Plans to fly at least 1,000 migrants back to Italy, Germany and France
19th September 2020

In by boat… out by PLANE: Priti Patel plans weekly flights to take Channel migrants back to Italy, Germany and France – with at least 1,000 individuals already placed on removal list

  • Home Office plans to fly at least 1,000 people back to Italy, Germany and France
  • More than 6,000 asylum seekers have crossed the English Channel this year 
  • The department described the scale of crossings as ‘thoroughly unacceptable’ 

The Home Office is planning to fly at least 1,000 migrants who crossed the English Channel back to Italy, Germany and France in a series of weekly flights.

More than 6,000 refugees have crossed from France in crowded dinghies so far this year.

Officials have described the crossings as ‘thoroughly unacceptable,’ as Home Secretary Priti Patel plans to fly the arrivals back to Europe on a weekly basis, according to The Telegraph.  

The Immigration Enforcement Secretariat said the Government and Ms Patel are ‘equally frustrated by the severity of the situation’. 

Home Secretary Priti Patel is looking to send 1,000 migrants back to Europe having crossed The Channel

More than 6,000 refugees have crossed the English Channel so far this year, mostly in overcrowded dinghies

The Government office warned it cannot take simple measures such as returning migrants after intercepting them at sea, due to legal constraints.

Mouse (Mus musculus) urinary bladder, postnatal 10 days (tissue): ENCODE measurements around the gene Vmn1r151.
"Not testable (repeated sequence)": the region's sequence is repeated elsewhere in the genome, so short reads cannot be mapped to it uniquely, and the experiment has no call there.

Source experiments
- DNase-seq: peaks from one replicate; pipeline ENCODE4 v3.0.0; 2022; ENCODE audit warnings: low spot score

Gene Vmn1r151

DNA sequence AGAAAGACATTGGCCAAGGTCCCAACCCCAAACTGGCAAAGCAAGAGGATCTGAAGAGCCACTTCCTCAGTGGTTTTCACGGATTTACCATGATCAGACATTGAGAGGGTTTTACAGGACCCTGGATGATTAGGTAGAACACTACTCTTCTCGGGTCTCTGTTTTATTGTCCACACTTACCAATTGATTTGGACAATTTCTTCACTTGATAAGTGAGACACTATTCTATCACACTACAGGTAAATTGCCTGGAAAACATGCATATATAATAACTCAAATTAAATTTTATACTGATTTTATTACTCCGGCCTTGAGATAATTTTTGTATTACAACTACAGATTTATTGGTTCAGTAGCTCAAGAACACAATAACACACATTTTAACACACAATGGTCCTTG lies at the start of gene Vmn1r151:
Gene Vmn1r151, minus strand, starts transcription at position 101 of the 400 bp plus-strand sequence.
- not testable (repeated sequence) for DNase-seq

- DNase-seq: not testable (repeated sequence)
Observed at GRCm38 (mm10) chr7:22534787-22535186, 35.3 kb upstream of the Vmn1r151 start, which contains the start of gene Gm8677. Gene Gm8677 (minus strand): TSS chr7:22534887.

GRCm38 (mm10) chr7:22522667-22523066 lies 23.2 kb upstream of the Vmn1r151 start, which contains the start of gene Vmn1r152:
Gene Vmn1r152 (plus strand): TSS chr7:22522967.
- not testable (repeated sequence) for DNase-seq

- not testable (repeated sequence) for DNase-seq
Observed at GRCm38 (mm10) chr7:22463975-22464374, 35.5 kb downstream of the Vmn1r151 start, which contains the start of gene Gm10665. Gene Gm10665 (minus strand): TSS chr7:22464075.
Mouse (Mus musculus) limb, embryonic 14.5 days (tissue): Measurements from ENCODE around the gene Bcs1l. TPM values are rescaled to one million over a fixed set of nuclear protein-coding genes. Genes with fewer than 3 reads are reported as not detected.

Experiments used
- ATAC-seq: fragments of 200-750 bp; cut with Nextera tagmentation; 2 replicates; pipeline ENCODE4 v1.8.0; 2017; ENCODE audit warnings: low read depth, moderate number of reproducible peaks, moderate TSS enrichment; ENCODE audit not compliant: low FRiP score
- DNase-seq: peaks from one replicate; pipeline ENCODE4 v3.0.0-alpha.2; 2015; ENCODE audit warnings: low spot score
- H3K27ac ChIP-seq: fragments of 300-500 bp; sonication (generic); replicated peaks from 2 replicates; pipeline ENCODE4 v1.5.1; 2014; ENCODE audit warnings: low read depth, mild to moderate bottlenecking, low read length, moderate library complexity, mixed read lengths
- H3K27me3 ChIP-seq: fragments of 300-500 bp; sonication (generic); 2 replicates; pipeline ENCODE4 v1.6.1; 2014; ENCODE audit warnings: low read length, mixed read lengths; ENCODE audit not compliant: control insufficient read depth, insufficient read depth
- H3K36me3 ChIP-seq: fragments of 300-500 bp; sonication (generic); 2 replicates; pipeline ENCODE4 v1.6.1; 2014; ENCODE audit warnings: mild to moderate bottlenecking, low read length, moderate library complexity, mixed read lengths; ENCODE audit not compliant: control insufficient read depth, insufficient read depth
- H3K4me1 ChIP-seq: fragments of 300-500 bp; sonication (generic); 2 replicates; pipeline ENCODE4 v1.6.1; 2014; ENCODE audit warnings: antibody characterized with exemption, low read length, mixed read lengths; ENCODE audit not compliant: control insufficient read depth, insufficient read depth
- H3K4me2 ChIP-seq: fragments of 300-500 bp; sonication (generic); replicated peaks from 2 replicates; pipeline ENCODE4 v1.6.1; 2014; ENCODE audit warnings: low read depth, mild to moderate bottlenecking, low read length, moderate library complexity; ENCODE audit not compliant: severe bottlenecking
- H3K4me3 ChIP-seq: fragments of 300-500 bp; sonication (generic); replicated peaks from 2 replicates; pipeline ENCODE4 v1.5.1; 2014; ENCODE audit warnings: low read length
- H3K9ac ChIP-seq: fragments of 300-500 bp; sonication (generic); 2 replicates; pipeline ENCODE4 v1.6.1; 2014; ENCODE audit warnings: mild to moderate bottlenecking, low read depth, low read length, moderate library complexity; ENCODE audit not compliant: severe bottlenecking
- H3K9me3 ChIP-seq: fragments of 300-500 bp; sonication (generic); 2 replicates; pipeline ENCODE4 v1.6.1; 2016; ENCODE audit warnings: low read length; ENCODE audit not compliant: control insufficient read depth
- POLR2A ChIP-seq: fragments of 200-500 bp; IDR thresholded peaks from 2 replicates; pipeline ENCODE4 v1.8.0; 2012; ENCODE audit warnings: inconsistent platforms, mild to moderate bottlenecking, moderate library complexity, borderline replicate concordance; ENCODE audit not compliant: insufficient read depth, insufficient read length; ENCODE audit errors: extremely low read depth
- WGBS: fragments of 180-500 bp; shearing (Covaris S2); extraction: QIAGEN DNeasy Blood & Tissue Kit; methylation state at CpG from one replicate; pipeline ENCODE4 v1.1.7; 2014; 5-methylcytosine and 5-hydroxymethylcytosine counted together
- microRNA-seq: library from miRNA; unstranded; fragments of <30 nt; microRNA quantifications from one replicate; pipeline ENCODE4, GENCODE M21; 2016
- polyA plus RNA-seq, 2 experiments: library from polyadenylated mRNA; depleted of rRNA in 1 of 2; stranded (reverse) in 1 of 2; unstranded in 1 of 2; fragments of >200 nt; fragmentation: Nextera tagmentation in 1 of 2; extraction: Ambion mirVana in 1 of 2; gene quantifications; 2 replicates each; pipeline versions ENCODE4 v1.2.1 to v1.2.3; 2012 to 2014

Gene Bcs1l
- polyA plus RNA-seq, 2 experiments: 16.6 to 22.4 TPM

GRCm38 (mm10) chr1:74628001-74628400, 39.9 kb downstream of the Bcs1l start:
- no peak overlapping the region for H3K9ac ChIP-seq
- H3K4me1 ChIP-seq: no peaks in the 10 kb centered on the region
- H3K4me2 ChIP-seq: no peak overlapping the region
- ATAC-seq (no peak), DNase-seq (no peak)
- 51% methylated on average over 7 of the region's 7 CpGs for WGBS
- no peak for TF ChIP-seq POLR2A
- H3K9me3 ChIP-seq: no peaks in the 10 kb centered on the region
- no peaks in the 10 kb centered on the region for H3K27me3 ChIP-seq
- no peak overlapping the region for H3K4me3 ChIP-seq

Talks are ongoing to get more UK funded officers on French beaches to prevent people trying to make the dangerous crossing.

The 1,000 migrants who would be flown back to Europe would be returning to countries where they have already had asylum claims granted. 

Around 400 people including families, believed to have crossed the Channel in small boats, are to be housed in temporary accommodation at Napier Barracks in Folkestone, Kent, from next week

Only 29 arriving migrants were sent back to France in 2019. 

The Immigration Enforcement Secretariat official told The Telegraph: ‘There is considerable policy work underway to address where the UK’s immigration and asylum system is being exploited and abused… As it currently stands, the system is inflexible and rigid, and is open to abuse by both migrants and activist lawyers to frustrate the returns of those who have no right to be here.’

Earlier this week it was revealed the Home Office was eyeing up two former army bases as temporary sites to house refugees while their asylum claims are processed.

Around 400 refugees, including families, will be kept at the Napier Barracks in Folkestone, Kent, after the site was also offered to the Home Office by the Ministry of Defence.

The MoD has also offered Penally Training Camp in Wales, more than 300 miles away from the English Channel.

Penally Training Camp in Wales could be used to house 250 refugees, who have crossed the English Channel, while their asylum claims are processed

It could house 250 asylum seekers.

A Home Office spokesperson said: ‘During these unprecedented times, the government is working with a range of partners and across departments to secure further accommodation and the MoD has offered use of some of its sites.

‘When using contingency accommodation we work closely with organisations, including local authorities and law enforcement, throughout the process to ensure value for money and that vulnerable asylum seekers, who would otherwise be destitute, have suitable accommodation while their claims are processed.’

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